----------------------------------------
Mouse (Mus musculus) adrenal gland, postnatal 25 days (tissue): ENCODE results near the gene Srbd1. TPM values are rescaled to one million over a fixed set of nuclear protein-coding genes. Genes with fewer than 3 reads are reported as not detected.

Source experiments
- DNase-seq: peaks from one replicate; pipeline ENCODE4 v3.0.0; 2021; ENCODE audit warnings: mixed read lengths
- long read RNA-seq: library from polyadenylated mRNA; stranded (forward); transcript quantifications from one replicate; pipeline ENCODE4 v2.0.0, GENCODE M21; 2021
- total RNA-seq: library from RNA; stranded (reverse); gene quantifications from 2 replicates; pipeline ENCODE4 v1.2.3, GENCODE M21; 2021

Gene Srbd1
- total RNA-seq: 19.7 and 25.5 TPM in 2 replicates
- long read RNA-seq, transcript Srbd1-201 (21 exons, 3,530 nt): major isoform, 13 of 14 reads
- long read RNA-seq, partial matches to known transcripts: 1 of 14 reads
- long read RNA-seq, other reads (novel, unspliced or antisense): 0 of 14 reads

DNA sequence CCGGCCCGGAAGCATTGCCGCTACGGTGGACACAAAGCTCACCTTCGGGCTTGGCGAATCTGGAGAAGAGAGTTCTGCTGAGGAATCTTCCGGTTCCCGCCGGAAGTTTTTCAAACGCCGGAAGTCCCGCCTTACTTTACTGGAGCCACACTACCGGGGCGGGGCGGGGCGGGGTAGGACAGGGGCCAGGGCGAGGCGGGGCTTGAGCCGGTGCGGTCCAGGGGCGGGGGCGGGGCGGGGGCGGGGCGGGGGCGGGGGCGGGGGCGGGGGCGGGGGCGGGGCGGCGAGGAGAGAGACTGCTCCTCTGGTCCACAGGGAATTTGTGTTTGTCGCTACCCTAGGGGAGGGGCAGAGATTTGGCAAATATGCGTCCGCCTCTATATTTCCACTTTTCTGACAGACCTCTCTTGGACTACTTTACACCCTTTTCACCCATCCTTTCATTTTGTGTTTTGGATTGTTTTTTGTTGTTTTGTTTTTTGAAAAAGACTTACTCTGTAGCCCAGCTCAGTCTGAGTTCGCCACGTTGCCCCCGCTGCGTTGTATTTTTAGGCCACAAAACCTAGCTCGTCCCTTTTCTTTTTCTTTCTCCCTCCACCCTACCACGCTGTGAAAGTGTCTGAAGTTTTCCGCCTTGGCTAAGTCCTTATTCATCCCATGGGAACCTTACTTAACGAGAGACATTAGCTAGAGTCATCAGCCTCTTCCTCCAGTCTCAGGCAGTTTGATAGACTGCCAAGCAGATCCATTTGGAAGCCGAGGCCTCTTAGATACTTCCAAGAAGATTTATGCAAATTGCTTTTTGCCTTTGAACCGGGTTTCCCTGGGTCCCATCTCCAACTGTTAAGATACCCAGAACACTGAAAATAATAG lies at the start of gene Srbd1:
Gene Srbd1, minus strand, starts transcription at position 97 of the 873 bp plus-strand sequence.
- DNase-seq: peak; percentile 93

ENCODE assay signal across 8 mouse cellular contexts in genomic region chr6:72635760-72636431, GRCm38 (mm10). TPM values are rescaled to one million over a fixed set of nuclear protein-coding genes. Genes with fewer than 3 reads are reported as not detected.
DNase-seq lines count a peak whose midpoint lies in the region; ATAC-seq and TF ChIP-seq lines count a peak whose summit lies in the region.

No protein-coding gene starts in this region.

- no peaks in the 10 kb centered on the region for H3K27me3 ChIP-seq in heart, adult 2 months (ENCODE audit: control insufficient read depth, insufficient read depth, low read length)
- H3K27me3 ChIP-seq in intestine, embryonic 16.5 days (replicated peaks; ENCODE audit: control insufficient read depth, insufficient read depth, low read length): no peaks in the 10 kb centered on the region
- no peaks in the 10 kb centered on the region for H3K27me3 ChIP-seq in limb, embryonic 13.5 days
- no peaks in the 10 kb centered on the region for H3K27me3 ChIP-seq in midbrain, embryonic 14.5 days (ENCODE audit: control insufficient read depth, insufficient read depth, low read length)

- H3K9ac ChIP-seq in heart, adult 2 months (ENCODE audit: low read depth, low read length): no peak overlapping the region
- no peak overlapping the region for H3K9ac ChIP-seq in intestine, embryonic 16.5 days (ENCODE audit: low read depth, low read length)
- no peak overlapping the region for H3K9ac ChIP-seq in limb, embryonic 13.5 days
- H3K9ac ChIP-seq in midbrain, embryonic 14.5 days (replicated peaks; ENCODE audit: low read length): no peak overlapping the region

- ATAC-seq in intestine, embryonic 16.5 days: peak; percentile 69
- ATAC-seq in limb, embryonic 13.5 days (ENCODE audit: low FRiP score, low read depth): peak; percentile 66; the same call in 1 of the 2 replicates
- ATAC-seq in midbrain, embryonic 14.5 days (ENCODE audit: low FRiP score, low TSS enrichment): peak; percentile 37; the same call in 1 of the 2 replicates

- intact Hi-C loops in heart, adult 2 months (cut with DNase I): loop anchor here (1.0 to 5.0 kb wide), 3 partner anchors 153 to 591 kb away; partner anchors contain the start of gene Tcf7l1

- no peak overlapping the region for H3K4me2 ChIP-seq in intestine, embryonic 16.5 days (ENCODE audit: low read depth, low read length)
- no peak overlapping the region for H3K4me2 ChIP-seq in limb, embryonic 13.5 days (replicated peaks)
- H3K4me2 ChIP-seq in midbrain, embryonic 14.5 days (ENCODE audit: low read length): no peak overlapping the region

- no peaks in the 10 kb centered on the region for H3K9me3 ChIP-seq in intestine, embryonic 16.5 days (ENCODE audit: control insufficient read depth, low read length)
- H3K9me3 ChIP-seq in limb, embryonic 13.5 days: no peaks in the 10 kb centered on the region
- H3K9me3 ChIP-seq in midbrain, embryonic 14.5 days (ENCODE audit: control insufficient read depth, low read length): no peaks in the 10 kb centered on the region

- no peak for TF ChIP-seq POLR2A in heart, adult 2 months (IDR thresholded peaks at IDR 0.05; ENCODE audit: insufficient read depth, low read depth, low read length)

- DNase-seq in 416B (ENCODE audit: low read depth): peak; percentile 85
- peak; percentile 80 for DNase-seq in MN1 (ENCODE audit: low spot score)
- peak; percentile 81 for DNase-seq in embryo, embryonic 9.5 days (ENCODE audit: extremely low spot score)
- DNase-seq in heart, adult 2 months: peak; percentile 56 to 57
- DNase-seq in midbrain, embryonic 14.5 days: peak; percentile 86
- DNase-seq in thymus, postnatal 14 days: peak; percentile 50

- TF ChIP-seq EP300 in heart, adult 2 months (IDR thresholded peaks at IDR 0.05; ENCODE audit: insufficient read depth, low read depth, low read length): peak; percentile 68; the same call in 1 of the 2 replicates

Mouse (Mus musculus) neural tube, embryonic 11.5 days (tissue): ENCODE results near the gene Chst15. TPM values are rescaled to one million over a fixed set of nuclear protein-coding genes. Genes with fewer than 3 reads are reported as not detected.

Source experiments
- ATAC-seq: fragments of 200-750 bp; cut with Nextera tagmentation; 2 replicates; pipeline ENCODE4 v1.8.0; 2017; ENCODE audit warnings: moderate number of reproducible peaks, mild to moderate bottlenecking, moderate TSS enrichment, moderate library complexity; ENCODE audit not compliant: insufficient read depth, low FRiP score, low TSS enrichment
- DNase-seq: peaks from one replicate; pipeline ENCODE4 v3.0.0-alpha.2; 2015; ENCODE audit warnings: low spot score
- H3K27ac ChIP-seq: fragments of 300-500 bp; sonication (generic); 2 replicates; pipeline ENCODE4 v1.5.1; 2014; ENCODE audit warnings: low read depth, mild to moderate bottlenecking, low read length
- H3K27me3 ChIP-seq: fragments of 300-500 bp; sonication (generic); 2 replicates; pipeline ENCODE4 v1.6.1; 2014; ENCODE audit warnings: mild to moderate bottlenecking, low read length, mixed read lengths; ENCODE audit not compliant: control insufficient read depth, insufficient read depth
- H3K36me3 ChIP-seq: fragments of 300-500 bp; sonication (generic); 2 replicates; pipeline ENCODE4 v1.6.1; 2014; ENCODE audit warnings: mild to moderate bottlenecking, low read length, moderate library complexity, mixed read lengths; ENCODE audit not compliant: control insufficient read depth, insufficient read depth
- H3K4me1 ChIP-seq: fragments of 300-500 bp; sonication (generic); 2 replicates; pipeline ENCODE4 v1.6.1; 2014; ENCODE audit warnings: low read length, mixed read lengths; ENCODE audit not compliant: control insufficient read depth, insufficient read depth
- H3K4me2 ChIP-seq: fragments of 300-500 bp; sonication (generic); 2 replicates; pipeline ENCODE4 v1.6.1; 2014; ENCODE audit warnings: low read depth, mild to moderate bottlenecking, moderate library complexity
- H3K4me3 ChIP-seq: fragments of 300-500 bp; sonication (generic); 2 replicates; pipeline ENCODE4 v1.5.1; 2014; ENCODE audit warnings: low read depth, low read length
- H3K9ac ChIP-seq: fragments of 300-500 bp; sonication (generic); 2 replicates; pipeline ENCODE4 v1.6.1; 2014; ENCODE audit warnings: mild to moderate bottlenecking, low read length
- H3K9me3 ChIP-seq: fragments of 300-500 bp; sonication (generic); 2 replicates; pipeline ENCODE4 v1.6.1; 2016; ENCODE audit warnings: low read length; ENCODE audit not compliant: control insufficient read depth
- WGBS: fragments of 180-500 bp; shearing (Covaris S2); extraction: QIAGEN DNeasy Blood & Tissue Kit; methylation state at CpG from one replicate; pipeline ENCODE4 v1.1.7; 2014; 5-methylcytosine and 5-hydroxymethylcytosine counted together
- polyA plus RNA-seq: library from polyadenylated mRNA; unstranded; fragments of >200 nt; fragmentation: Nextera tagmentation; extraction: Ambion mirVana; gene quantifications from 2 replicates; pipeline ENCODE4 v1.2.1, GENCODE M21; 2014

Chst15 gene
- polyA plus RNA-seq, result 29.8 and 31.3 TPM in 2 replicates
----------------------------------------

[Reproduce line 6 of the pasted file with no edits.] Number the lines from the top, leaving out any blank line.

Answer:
Gene Srbd1